I was very fortunate to be invited to appear on Bella, a TV programme by ntv7, on my opinions about ways to encourage a reading habit in children, the importance of reading, and about reluctant book readers.
So, on Oct 13, 2013, 2:30 pm, my family and I made our way to the ntv7 studio in Glenmarie, Shah Alam. There we met the Bella TV crew and the lovely host, Daphne Iking.
Prior to the show, I was given a set of questions that could be asked by Daphne during the interview. The following are questions that were more-or-less asked during the pre-recorded show.
In your opinion, do magazine and comics book count as reading?
Yes, they do. If our children are reluctant readers, then it is better that they read comic books than nothing. But bear in mind that there are many types of reading materials. Comic books are only one such type. Each reading type has its own function and effectiveness in building what I call our “mental muscles”.
Some people join a gym or fitness club – or buy an exercise bike or treadmill – to build up their physical fitness level. They want to be healthier, to lose or even gain weight, or to build up their muscles. Likewise, reading is an exercise for our minds, to build up our mental muscles; that is, our mental facilities for better thinking skills.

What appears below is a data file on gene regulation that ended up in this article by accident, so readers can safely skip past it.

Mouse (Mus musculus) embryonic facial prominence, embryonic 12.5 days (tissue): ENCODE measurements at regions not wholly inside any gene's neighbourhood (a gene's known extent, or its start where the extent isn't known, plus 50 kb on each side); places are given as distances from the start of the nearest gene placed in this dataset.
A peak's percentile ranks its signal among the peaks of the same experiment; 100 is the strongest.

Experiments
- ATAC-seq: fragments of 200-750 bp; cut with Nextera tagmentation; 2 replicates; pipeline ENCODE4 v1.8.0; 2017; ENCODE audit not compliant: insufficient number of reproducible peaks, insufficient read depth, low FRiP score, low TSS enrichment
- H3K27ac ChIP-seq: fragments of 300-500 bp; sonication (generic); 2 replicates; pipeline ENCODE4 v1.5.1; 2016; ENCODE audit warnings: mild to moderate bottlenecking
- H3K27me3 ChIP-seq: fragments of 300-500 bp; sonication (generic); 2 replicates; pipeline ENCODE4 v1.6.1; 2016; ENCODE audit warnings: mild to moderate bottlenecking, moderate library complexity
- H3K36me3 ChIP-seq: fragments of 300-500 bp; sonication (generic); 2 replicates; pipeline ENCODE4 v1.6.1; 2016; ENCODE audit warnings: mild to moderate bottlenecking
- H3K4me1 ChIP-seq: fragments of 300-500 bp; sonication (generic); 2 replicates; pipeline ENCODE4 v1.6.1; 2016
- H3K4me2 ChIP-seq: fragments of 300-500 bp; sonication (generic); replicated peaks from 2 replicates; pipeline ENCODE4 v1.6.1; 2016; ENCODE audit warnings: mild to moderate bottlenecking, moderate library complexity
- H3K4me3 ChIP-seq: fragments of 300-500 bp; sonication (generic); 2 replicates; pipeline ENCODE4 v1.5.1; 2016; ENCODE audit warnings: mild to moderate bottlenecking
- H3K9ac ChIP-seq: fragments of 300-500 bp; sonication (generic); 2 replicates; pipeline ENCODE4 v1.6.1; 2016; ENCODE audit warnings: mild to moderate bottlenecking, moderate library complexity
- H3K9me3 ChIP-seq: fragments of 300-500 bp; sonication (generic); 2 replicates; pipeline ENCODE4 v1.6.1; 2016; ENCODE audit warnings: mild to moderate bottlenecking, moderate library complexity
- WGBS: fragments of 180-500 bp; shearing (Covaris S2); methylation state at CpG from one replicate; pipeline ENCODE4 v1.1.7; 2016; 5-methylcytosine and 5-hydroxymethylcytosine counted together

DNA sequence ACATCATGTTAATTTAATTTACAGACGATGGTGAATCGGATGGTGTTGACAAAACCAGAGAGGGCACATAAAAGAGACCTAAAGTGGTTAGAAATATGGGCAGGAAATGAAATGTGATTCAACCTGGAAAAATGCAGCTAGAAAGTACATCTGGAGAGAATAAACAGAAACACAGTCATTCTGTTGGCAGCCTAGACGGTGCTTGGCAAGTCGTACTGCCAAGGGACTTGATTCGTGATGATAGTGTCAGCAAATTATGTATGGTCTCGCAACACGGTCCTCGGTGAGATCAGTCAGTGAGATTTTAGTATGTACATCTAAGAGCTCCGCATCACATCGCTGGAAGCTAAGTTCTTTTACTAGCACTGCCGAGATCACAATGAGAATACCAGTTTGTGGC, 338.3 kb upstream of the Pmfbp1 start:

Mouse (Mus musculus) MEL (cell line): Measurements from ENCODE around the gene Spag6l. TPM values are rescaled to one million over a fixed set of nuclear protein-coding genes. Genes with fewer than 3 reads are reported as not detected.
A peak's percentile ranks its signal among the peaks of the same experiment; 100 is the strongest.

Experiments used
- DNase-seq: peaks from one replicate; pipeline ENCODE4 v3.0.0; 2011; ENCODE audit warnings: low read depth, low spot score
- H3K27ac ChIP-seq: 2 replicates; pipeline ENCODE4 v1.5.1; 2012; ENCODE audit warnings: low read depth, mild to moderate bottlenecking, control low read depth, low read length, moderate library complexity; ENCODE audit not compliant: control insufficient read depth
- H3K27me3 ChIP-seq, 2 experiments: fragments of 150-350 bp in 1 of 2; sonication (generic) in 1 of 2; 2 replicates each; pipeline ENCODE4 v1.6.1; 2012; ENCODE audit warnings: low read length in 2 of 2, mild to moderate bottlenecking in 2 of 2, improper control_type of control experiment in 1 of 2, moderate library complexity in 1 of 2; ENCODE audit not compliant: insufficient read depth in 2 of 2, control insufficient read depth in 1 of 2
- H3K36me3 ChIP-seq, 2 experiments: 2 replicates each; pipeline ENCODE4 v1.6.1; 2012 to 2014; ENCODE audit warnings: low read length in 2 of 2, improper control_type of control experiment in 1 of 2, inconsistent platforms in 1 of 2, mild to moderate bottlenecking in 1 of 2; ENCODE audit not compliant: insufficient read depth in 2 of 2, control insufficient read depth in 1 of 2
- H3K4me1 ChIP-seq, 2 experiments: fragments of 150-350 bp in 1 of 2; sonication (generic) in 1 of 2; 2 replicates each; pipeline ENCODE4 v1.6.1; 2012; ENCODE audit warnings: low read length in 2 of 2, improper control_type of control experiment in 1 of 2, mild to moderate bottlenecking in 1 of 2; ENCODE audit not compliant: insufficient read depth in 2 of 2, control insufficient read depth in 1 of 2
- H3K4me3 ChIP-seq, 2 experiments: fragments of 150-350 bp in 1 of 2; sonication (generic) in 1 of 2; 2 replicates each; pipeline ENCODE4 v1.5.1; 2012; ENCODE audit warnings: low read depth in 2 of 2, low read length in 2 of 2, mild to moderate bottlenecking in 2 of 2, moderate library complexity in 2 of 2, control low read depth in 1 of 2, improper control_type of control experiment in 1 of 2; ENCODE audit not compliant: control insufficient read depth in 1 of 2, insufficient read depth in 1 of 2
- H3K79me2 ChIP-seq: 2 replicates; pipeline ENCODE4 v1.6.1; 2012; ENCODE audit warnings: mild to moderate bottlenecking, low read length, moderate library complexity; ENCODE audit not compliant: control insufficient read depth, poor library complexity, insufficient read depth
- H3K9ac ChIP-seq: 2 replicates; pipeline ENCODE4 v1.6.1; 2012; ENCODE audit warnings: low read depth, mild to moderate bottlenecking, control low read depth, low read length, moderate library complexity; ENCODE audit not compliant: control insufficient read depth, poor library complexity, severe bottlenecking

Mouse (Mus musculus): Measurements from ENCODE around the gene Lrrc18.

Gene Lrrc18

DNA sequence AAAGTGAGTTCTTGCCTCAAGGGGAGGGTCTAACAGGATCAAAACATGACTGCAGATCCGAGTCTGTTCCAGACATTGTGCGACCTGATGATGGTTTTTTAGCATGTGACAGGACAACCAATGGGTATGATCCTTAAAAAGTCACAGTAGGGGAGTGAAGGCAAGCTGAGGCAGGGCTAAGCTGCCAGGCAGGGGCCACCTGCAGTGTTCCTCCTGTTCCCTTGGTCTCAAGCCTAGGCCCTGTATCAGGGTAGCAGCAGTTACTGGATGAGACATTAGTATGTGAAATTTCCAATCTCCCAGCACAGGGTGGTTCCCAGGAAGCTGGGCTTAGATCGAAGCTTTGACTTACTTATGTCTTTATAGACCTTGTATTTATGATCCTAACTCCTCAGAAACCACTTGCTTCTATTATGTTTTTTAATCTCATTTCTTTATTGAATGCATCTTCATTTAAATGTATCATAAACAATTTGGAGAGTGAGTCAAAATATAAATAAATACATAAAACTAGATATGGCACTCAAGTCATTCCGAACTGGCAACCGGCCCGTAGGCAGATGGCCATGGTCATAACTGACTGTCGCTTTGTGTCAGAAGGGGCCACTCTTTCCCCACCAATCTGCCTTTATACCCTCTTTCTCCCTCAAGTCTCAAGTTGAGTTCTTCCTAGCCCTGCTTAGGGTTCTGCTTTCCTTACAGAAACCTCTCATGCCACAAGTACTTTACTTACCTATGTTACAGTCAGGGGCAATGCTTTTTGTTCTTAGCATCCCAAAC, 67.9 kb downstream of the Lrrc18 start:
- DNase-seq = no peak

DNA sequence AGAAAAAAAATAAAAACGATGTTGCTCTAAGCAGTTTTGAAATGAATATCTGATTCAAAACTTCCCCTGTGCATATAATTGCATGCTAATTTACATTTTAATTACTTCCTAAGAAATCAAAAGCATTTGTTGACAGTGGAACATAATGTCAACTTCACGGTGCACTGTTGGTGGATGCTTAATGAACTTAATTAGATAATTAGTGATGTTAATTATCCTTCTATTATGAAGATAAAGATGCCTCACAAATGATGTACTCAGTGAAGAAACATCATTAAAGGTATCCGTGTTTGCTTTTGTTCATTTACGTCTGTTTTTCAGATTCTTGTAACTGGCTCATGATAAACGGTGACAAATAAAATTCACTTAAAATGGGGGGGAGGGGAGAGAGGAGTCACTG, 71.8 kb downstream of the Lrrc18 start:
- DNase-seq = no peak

Yes, reading gains us knowledge and builds up our language skills, but perhaps most people are unaware that reading also gains us comprehension, awareness, understanding, appreciation, and empathy over a wide range of issues, be they issues on social, economics, politics, environment, and science.
Reading makes us more open-minded, not so open-minded that our brains fall out, but open enough to understand that other perspectives to an issue exists, that world issues are seldom black-or-white as some people tend to see.
So, different reading materials have different effectiveness to train our mental muscles. Comic books are useful and fun, but, as parents, we need to encourage our children to also read more advanced texts, those with more complex ideas that will cause our children reflect more deeply on ideas.
We can introduce to our children more advanced reading materials that have the similar genre or theme as the comics our children love to read.
A good example is a news article I read some time ago. There was an award-winning book author who has an interesting past. As a child, he hated reading and would never read the books his mother bought for him. However, he loved playing football, so his mother, on a whim, bought him a book about football. That book triggered his reading passion. Suddenly, here was a book that he enjoyed reading because it was about football, in which he was passionate. He enjoyed reading so much that he started to write, and who would have guessed that many years later, he would go on to win a book award for young adult fiction.
As an educator, how do you see your students? Do they read books that are other than those required (textbook)?
Unfortunately, students seldom read beyond than the provided lecture notes. Moreover, lecturers, such as myself, would be evaluated by the students on whether the provided lecture notes are suitably comprehensive. So, lecturers cannot just come to class and teach without lecture notes, as done by some lecturers in the past. This “no notes provided” lectures certainly cannot happen today.